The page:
Anecdotal evidence also supports the observation that the contract market has stalled badly. I've read theories that the firms and agencies are unable to obtain the financing to run large projects.

Anonymous said...

Has been taken down?

Anonymous said...

I'm getting a blank page when I go to jdunderground.

They were having hosting problems last week. I don't know if that's related to the current problem.

humpty said...

All right!
Stop whatcha doin'
'cause I'm about to ruin
the image and the style that ya used to.
I look funny
but yo I'm makin' money see
so yo world I hope you're ready for me.
Now gather round
I'm the new fool in town
and my sound's laid down by the Underground.
I drink up all the Hennessey ya got on ya shelf
so just let me introduce myself
My name is Humpty, pronounced with a Umpty.
Yo ladies, oh how I like to hump thee.
And all the rappers in the top ten--please allow me to bump thee.
I'm steppin' tall, y'all,
and just like Humpty Dumpty
you're gonna fall when the stereos pump me.
I like to rhyme,
I like my beats funky,
I'm spunky. I like my oatmeal lumpy.
I'm sick wit dis, straight gangsta mack
but sometimes I get ridiculous
I'll eat up all your crackers and your licorice
hey yo fat girl, c'mere--are ya ticklish?
Yeah, I called ya fat.
Look at me, I'm skinny
It never stopped me from gettin' busy
I'm a freak
I like the girls with the boom
I once got busy in a Burger King bathroom
I'm crazy.
Allow me to amaze thee.
They say I'm ugly but it just don't faze me.
I'm still gettin' in the girls' pants
and I even got my own dance

The Humpty Dance is your chance to do the hump
Do the Humpty Hump, come on and do the Humpty Hump
Do the Humpty Hump, just watch me do the Humpty Hump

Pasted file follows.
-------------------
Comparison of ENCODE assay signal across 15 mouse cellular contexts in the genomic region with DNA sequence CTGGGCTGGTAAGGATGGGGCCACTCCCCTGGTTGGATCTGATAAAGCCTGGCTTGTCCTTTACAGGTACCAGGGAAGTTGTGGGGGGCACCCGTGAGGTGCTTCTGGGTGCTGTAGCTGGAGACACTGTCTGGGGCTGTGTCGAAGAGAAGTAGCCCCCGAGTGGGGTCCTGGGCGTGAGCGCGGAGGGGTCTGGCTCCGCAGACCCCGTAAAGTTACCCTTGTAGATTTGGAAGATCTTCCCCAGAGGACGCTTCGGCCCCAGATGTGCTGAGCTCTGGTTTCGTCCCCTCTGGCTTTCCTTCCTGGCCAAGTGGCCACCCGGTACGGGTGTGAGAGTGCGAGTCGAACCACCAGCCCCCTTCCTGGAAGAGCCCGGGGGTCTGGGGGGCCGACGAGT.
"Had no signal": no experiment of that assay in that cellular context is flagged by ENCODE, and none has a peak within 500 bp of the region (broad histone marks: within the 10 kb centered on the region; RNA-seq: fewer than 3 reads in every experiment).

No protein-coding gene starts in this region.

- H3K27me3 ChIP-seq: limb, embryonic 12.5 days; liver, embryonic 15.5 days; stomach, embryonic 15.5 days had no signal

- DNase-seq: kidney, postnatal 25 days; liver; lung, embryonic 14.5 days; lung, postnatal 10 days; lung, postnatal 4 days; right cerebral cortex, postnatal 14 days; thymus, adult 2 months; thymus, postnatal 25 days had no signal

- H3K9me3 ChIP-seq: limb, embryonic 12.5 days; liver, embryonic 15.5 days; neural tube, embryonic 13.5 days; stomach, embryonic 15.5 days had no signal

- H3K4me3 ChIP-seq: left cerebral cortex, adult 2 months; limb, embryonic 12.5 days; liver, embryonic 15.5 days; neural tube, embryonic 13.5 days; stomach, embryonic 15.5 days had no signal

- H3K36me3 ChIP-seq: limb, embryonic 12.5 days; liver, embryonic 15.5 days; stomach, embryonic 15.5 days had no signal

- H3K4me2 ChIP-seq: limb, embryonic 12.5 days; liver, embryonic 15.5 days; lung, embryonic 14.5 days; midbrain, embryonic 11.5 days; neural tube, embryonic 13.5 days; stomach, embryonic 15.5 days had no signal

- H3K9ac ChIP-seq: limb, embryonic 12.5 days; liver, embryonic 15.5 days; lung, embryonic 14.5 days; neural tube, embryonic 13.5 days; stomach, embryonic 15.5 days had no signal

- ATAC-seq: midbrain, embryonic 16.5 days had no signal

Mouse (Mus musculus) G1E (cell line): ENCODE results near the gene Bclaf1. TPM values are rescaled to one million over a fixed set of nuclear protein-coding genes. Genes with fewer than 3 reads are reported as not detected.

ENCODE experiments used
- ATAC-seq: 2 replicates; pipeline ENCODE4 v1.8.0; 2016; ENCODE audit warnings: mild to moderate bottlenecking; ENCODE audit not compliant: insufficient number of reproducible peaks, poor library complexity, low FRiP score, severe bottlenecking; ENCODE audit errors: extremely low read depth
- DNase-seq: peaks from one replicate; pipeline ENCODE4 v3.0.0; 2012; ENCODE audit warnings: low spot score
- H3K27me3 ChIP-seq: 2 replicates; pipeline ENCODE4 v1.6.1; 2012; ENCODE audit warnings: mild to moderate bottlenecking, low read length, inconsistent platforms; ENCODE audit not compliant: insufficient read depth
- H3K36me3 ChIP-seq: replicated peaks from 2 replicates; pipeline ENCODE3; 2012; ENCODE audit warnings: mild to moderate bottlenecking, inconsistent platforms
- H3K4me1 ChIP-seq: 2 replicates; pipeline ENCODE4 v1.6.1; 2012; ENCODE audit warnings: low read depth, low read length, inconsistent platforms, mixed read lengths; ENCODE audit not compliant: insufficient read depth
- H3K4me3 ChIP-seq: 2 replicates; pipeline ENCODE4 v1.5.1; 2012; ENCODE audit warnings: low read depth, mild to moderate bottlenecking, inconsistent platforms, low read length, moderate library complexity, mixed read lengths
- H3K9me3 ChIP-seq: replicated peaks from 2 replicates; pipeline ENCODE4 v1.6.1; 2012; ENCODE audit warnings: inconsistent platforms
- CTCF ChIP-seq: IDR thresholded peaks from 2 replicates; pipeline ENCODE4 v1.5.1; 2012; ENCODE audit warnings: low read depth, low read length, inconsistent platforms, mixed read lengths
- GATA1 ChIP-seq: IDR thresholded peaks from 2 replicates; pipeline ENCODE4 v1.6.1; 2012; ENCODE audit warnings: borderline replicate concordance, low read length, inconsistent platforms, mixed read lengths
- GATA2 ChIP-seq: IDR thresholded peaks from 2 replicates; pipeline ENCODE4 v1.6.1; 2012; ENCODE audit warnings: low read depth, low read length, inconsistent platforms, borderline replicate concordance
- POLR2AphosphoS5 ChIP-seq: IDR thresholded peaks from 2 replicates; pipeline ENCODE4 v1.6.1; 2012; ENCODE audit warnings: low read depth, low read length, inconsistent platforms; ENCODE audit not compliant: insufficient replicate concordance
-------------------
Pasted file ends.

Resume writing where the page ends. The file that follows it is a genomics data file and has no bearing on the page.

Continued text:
Do ya know what I'm doin', doin' the Humpty Hump
Do the Humpty Hump, do the Humpty Hump

People say "Yo, Humpty, you're really funny lookin'"
that's all right 'cause I get things cookin'
Ya stare, ya glare, ya constantly try to compare me
but ya can't get near me
I give 'em more, see, and on the floor, B,
all the girls they adore me
Oh yes, ladies, I'm really bein' sincere
'cause in a 69 my humpty nose will tickle ya rear.
My nose is big, uh-uh I'm not ashamed
Big like a pickle, I'm still gettin' paid
I get laid by the ladies, ya know I'm in charge,
both how I'm livin' and my nose is large
I get stoopid, I shoot an arrow like Cupid,
I use a word that don't mean nothin', like looptid
I sang on Doowhutchalike, and if ya missed it,
I'm the one who said just grab 'em in the biscuits
Also told ya that I like to bite
Well, yeah, I guess it's obvious, I also like to write.
All ya had to do was give Humpty a chance
and now I'm gonna do my dance.

Oh, yeah, that's the break, y'all
Let me hear a little bit of that bass groove right here
Oh, yeah!
Now that I told ya a little bit about myself
let me tell ya a little bit about this dance
It's real easy to do--check it out

First I limp to the side like my leg was broken
Shakin' and twitchin' kinda like I was smokin'
Crazy wack funky
People say ya look like M.C. Hammer on crack, Humpty
That's all right 'cause my body's in motion
It's supposed to look like a fit or a convulsion
Anyone can play this game
This is my dance, y'all, Humpty Hump's my name
No two people will do it the same
Ya got it down when ya appear to be in pain
Humpin', funkin', jumpin',
jig around, shakin' ya rump,
and when the dude a chump pump points a finger like a stump
tell him step off, I'm doin' the Hump.

Black people, do the Humpty Hump, do the Humpty Hump
White people, do the Humpty Hump, do the Humpty Hump
Puerto Ricans, do the Humpty Hump, just keep on doin' the hump
Samoans, do the Humpty Hump, do the Humpty Hump
Let's get stoopid!

Oh, yeah, come on and break it down